Cometary Globules - CG 4

RA center: 07h32m36s.716

DEC Centre: -46°56′14″.24

Date: 3. - 7. March 2024

Telescope: ASA 500N, remote

  • Aperture: 500 mm
  • Focal length: 1900 mm

Recording camera: FLI PL16803

Mount: ASA DDM85 Premium

Exposure time: 13h 40′


L: 40 x 300″
R: 12 x 300″
G: 12 x 300″
B: 12 x 300″
Ha: 26 x 600″
Oiii: 18 x 600″

Software: Pleiades Astrophoto PixInsight, Skylum Luminar AI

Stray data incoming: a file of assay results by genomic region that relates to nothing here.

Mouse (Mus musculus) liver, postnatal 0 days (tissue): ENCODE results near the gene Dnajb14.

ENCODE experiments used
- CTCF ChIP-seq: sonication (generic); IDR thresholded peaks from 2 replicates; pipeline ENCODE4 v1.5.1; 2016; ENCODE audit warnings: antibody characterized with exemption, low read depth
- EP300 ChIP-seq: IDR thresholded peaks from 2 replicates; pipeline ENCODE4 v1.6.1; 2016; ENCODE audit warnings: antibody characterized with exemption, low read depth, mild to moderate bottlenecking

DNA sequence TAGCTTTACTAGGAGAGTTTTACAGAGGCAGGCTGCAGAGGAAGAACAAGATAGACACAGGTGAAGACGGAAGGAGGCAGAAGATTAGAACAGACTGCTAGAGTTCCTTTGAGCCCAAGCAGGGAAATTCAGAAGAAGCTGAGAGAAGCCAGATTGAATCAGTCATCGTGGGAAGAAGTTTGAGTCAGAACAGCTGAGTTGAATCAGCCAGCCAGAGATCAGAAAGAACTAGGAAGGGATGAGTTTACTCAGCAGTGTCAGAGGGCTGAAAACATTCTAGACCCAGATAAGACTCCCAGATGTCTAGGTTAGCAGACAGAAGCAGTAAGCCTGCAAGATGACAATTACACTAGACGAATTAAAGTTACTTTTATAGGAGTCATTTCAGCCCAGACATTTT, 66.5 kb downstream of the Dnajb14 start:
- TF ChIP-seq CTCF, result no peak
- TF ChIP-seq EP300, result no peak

CG4 (also called "God's Hand") is a star-forming region in the constellation Puppis and about 1,300 light-years from Earth.  It is one of several objects called Cometary Globules (CG).   In 1976, photos from the British Schmidt Telescope showed several objects in the Gum Nebula that resembled a comet in shape. The Gum Nebula (Gum 12) is an emission nebula in the southern constellations Vela and Puppis.

These globules are irradiated with ultraviolet light from nearby hot stars and then show a shedding of material, creating a tail. Each globule has a dense, dark, broken head and a very long tail, the latter emanating from the Vela Supernova Remnant.